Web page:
Truncation and Wildcards. Truncation allows you to retrieve multiple forms of a word by entering the stem (or root) of a word into the search box and adding the database’s truncation symbol. To find writewriterwritten, or writing, enter the letters common to all forms, writ, and add the truncation symbol (e.g., writ*). Frequently the truncation symbol is an asterisk (*), though it might be a different character depending on the database you are searching. A database usually has a Help ? page explaining its symbols.

Wildcards similar to truncation, wildcards substitute a symbol for one letter of a word. For example, if the wildcard symbol is a question mark (?), typing wom?n will return results containing the words woman or women. You can also use a wildcard to pick up variations in spelling: reali?e will find both realize (American spelling) and realise (British spelling).

Phrase Searching. When you want to ensure that words remain together in a particular order, use phrase searching by placing the search terms in quotation marks.  For example, “Fleurs du mal” will find results where those three words appear as a phrase.

Finding Books by Subject Heading in the Library Catalog

You can also find books on a topic by using the "Subject Heading" search.  Examples are:

French Literature-History and Criticism

French Literature-19th century

French Literature-17th century-History and Criticism

Francophone Literature

Baudelaire, Charles, 1821-1867-Criticism and interpretation

Le Clézio, J.-M. G. (Jean-Marie Gustave), 1940-

Le Clézio, J.-M. G. (Jean-Marie Gustave), 1940- --Political and social views

Globalization

Intellectual Life-18th century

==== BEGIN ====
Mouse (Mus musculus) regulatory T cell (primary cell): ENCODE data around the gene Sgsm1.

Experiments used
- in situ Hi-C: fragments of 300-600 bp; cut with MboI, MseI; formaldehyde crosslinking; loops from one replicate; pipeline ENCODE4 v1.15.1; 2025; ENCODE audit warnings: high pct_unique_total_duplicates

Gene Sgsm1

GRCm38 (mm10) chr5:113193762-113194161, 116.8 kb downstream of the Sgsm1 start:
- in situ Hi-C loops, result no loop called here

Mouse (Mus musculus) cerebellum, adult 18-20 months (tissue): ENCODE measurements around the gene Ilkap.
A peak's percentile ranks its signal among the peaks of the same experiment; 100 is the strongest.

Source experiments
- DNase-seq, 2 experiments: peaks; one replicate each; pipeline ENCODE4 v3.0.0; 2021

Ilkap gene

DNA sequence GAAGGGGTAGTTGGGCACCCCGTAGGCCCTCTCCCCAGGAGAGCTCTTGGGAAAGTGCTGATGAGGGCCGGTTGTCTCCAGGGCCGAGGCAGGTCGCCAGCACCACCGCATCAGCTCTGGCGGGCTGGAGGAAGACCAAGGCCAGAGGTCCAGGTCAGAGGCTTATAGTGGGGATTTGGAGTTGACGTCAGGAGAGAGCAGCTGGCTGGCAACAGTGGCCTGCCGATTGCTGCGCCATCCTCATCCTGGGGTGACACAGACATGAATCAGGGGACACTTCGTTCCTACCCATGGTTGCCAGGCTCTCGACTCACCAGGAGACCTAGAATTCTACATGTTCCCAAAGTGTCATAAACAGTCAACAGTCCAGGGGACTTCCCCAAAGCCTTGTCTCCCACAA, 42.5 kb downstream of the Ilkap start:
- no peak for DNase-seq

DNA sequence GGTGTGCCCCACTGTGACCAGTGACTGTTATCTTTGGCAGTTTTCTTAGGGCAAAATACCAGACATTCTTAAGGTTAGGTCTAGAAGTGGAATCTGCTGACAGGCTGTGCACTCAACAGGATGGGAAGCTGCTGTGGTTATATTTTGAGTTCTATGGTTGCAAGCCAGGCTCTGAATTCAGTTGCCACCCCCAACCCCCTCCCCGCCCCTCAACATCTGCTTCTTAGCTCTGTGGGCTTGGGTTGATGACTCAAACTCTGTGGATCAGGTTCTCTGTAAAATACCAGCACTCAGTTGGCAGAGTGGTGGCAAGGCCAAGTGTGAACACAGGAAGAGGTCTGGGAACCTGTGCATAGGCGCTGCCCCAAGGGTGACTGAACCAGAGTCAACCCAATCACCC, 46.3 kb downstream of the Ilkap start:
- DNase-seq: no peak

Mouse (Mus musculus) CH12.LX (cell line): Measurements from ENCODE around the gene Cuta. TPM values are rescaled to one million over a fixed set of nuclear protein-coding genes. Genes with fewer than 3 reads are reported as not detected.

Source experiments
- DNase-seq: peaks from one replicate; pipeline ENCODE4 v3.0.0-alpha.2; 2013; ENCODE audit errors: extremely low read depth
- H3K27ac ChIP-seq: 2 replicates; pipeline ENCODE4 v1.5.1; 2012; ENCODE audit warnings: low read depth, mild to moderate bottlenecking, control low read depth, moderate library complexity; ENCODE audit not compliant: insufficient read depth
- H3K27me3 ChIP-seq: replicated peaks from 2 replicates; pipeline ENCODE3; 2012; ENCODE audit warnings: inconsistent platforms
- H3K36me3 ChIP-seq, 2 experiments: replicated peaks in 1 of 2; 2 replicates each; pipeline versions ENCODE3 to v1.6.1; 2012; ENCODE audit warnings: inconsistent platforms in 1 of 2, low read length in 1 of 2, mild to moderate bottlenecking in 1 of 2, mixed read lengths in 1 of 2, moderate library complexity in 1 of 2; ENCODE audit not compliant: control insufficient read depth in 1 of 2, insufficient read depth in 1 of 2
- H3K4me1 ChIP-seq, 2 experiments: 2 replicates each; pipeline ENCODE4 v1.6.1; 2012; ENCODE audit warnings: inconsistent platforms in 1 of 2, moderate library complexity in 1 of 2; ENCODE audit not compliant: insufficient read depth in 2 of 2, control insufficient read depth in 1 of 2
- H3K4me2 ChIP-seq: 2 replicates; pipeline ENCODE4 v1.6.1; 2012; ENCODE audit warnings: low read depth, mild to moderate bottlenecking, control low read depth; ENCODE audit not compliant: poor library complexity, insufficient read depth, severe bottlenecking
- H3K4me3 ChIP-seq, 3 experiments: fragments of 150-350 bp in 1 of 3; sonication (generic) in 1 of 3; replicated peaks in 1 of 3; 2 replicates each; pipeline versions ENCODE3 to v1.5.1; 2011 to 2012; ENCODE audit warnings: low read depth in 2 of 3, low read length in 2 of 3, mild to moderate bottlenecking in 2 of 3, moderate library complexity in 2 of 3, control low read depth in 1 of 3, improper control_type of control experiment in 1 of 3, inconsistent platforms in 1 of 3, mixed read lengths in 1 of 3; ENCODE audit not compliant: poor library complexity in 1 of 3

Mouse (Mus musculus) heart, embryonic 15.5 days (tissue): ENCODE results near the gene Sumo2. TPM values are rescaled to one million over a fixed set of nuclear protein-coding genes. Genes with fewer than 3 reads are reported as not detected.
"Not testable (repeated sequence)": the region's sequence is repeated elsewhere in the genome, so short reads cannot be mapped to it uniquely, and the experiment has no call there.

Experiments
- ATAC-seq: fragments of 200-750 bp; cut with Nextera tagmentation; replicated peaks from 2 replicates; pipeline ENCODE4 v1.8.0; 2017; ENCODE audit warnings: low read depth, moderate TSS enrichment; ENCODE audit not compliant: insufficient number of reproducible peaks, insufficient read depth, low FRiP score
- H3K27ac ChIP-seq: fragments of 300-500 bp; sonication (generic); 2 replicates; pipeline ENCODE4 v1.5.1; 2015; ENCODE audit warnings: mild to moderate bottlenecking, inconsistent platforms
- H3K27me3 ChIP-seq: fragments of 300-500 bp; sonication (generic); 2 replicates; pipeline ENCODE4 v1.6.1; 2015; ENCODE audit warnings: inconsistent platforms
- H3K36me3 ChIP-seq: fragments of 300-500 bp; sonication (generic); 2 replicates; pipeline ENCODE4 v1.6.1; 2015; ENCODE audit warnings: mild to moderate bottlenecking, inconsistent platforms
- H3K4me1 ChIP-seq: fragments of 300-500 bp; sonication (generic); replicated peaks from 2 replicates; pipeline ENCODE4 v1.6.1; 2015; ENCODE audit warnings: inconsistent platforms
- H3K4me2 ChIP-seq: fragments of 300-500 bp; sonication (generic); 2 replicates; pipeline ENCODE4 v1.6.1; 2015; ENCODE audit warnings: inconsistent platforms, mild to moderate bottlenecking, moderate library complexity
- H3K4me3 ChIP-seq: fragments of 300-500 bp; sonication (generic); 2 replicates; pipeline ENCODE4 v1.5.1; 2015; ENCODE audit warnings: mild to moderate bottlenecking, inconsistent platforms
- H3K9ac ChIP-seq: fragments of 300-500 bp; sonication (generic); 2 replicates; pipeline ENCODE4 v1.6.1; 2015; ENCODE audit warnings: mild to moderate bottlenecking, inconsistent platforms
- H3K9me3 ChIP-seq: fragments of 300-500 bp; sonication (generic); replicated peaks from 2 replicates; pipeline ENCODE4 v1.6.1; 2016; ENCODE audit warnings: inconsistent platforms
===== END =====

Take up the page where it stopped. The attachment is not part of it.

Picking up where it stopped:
Enlightenment

Social Justice in Literature

Finding Book Reviews

Academic Search Complete is a general database covering all fields, including many popular magazines. To find books reviews in it, follow these instructions: when you connect, you will be in the default Basic Search. Switch to Advanced Search. In the lower left, there is a section called "Limit your results". Look in the "Document Type" field for "Book Review" and highlight it. Then enter your search terms, and run the search.

You can also search for book reviews in the New York Times Book Review or MLA International Bibliography 

E-book Collections

Information on Finding and Using E-books

E-books allow you to access and read books online from your computer or mobile device. In many cases multiple readers can access the same e-book simultaneously.  E-books also allow you to quickly search, download, print, or link to specific book and chapter content.   

E-books are available in many resources. This guide helps staff and patrons to identify library databses and collections that contain e-books, how to search for them through the library catalog, and how to use them in their coursework and teaching.    In this guide you will find information about:

Request articles, books & more - Interlibrary Loan

Connecting Search Terms

Image result for images for hathitrust   

 HathiTrust is a partnership of academic & research institutions, offering a collection of millions of titles digitized from libraries around the world.

Research Help

We can help with your research questions -- contact us by chat, phone, email, text or at a Research Help desk.